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Grizzly bear case inspires politicos to take shots at federal regs

U.S. Fish and Wildlife Service file photo of a grizzly bear.
U.S. Fish and Wildlife Service file photo of a grizzly bear.

More details are coming out about the north Idaho man accused of killing a grizzly bear on his property. That's spurring Idaho politicians to take aim at the federal government and the environmental regulations the man is accused of violating.

According to the Boundary County prosecutor, Jeremy Hill called the Idaho Fish and Game office after he shot a 2-year-old male grizzly bear. Hill told the agents that three bears had wandered into his yard while his kids were playing outside.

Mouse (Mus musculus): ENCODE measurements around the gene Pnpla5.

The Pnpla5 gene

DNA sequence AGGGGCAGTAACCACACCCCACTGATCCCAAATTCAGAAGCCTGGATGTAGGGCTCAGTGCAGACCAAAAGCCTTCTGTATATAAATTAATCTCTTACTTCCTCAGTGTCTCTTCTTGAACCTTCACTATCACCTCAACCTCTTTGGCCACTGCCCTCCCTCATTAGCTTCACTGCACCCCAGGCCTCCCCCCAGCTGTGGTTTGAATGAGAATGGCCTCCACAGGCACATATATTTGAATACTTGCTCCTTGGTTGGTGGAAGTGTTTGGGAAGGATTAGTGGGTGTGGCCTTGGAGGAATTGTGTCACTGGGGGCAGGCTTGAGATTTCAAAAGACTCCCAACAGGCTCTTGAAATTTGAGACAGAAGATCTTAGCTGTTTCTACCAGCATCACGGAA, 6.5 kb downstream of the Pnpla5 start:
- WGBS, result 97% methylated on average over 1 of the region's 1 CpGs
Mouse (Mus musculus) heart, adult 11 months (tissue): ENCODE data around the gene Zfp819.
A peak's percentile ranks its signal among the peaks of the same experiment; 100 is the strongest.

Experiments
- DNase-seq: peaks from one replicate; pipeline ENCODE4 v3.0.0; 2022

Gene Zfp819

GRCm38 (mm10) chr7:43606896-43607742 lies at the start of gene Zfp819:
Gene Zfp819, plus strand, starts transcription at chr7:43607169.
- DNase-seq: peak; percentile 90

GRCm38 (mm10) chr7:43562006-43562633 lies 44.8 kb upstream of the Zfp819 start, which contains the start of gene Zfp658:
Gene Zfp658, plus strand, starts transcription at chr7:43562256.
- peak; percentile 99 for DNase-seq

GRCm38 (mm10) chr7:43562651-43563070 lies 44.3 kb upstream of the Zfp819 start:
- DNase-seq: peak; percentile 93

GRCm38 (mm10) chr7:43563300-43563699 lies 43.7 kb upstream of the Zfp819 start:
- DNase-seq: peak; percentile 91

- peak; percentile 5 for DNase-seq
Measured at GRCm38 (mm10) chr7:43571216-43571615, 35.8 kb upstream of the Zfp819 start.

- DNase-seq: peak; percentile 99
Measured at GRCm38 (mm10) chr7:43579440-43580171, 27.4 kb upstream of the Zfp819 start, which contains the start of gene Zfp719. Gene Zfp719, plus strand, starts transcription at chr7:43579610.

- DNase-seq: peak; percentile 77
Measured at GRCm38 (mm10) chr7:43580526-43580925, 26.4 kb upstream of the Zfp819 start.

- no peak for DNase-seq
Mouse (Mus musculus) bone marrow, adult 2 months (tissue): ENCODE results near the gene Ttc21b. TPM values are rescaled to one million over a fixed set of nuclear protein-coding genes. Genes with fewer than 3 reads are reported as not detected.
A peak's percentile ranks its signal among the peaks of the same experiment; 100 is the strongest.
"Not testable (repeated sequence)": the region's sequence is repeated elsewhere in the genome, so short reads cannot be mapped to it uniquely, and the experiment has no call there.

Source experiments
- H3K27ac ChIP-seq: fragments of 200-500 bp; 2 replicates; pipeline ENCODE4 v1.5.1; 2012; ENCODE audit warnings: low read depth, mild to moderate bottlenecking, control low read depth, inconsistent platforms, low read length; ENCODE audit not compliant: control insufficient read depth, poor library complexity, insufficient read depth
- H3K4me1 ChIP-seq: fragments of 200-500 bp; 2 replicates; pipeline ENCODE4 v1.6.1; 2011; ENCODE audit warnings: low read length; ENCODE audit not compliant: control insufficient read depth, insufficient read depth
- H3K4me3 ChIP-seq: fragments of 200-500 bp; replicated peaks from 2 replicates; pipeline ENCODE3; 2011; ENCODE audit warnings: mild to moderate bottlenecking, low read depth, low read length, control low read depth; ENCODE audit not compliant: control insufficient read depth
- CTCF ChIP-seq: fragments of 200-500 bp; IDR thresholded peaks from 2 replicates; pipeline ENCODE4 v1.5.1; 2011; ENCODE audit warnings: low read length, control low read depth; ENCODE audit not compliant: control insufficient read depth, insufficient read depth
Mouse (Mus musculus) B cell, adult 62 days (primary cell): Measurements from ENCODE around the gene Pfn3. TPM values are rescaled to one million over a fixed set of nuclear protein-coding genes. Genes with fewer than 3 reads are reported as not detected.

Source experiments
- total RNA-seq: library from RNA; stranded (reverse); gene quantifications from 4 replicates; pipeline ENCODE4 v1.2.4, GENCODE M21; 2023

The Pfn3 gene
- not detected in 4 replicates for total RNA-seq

He shot one of the bears first as it was climbing into a pigpen, and then twice more before finally killing it. State agents decided not to pursue charges against Hill.

But the federal government is pursing the case. Hill could face a year in prison and a $50,000 fine if convicted of killing a protected species.

Senator Mike Crapo of Idaho says the case has enraged constituents in a state that already has no great love for the Endangered Species Act.

"And frankly the act should be reformed in a way that makes it much more clear that a person has the right to defend themselves," Crapo says.

Some members of Idaho's congressional delegation were initially reluctant to take the uncustomary step of weighing in on a federal case. However, Senator Crapo, Senator Jim Risch and Representative Raul Labrador are now all expressing their support for Jeremy Hill.

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Copyright 2011 Northwest News Network

Inland Northwest Correspondent Jessica Robinson reports from the Northwest News Network's bureau in Coeur d'Alene, Idaho. From the politics of wolves to mining regulation to small town gay rights movements, Jessica covers the economic, demographic and environmental trends that are shaping places east of the Cascades.